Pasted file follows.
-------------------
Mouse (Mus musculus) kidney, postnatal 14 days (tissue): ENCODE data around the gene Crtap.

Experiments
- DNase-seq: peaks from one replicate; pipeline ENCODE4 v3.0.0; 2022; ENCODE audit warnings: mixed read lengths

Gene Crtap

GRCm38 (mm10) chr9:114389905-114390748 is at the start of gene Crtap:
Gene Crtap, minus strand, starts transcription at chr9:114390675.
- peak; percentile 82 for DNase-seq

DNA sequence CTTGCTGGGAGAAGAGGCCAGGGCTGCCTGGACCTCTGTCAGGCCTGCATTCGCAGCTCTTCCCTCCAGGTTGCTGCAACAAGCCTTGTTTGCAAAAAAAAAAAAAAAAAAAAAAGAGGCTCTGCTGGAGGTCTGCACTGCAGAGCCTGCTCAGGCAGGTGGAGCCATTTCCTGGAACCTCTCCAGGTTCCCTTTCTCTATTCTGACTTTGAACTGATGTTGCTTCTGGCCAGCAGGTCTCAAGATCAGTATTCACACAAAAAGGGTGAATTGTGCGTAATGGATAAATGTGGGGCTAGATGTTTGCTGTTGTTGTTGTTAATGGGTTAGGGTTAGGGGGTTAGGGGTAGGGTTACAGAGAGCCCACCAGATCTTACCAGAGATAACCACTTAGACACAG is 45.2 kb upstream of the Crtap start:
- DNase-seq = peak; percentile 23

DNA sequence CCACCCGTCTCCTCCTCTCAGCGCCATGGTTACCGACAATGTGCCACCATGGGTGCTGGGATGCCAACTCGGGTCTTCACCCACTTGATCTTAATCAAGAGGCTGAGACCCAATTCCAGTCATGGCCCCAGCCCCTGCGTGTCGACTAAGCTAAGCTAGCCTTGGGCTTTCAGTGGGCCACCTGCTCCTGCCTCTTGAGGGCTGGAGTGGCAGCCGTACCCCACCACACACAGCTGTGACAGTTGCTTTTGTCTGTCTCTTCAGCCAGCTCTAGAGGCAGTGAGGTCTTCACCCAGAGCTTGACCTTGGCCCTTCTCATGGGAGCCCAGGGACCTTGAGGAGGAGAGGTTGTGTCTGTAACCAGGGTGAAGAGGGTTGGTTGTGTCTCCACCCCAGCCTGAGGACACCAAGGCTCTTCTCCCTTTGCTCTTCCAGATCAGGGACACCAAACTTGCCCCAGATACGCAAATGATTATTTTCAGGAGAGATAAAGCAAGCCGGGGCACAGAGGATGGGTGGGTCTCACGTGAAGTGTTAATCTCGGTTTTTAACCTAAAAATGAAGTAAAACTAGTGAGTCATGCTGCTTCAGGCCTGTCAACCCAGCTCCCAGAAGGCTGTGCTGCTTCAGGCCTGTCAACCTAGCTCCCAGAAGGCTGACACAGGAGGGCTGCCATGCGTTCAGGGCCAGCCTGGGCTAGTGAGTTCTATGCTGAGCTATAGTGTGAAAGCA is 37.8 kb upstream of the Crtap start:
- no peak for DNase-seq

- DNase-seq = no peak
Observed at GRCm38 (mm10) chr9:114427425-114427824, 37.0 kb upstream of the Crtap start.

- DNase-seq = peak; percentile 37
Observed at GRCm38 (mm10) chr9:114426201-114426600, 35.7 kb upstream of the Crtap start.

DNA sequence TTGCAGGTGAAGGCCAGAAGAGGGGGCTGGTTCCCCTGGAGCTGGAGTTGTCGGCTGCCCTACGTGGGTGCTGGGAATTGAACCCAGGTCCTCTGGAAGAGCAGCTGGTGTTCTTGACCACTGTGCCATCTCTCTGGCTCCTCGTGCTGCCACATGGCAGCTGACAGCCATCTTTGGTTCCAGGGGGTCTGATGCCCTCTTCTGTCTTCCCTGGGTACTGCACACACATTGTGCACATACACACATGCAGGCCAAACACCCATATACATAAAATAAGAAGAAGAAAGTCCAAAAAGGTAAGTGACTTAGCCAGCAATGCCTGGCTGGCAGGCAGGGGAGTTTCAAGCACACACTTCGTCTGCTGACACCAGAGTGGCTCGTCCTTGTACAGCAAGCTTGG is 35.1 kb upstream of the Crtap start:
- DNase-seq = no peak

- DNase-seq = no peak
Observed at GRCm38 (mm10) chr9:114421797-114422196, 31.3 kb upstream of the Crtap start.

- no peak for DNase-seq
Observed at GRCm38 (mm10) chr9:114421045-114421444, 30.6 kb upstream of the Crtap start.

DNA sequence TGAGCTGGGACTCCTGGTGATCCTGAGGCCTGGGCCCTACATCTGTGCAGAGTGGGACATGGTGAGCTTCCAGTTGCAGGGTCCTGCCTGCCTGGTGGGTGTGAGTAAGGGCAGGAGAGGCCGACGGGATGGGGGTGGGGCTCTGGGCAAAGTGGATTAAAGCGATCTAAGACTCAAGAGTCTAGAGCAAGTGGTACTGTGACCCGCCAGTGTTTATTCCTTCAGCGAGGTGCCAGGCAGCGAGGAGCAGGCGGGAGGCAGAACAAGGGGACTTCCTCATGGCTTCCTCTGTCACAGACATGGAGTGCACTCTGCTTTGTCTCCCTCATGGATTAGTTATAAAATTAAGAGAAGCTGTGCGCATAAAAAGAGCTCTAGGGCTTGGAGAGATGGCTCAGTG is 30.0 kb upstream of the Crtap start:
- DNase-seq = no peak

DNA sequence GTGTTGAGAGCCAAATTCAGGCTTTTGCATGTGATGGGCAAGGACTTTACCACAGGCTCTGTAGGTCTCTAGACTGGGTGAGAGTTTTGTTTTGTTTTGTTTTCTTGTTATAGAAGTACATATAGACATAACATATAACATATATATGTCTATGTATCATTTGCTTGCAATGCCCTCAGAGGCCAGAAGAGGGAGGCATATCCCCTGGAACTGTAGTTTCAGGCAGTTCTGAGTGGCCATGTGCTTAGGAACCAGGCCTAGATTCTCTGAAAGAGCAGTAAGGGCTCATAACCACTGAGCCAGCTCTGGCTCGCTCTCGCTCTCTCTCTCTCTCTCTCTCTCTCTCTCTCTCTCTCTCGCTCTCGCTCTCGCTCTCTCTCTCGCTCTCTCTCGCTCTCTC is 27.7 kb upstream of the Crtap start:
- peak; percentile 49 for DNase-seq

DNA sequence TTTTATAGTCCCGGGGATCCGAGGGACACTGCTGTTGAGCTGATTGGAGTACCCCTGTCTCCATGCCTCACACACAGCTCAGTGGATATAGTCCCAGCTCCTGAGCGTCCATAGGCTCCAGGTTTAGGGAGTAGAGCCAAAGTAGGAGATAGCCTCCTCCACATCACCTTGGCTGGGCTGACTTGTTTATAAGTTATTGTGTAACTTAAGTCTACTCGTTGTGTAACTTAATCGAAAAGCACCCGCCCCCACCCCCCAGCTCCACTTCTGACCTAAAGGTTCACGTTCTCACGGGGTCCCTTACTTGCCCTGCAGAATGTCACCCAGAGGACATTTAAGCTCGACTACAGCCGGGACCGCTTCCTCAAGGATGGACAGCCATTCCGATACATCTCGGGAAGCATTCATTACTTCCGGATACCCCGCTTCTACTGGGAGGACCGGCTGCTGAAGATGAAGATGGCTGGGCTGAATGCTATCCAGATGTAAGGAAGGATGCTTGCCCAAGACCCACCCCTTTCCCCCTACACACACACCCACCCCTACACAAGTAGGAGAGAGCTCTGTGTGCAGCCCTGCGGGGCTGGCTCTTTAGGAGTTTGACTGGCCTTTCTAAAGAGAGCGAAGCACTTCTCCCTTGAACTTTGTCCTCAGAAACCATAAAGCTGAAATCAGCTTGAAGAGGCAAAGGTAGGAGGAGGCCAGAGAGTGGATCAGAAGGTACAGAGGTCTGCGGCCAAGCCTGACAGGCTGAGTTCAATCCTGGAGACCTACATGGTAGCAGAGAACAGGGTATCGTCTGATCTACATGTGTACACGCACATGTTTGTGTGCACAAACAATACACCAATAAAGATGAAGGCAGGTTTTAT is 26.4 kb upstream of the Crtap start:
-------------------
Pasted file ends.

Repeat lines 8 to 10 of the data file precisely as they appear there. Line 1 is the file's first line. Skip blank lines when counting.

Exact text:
DNA sequence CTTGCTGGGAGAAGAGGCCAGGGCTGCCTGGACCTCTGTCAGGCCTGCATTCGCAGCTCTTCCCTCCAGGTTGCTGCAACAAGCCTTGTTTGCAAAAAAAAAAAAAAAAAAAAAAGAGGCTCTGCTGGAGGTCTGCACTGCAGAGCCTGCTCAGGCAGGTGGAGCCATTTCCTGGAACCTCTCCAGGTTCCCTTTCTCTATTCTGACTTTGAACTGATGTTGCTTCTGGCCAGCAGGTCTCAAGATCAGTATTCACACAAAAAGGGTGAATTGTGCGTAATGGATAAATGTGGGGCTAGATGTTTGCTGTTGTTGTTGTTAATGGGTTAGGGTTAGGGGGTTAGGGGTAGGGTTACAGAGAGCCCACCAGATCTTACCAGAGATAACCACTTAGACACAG is 45.2 kb upstream of the Crtap start:
- DNase-seq = peak; percentile 23

DNA sequence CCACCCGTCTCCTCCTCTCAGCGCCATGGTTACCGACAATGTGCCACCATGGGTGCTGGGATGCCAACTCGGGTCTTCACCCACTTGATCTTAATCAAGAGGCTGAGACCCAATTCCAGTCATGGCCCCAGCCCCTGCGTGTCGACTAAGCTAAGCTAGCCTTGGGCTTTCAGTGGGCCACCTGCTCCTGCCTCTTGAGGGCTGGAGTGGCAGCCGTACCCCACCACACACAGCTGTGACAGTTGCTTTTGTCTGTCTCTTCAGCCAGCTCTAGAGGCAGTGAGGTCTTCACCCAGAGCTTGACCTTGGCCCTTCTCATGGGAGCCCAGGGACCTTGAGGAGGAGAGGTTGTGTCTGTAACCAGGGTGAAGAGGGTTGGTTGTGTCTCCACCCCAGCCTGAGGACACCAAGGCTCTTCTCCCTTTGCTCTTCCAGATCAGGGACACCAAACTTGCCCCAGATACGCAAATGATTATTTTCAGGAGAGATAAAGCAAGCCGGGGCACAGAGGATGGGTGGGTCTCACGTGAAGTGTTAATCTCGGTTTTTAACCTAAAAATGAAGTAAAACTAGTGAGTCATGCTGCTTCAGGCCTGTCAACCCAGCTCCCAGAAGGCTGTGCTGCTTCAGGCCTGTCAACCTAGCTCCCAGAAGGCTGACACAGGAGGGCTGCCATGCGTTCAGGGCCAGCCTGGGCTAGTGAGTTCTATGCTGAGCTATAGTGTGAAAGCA is 37.8 kb upstream of the Crtap start: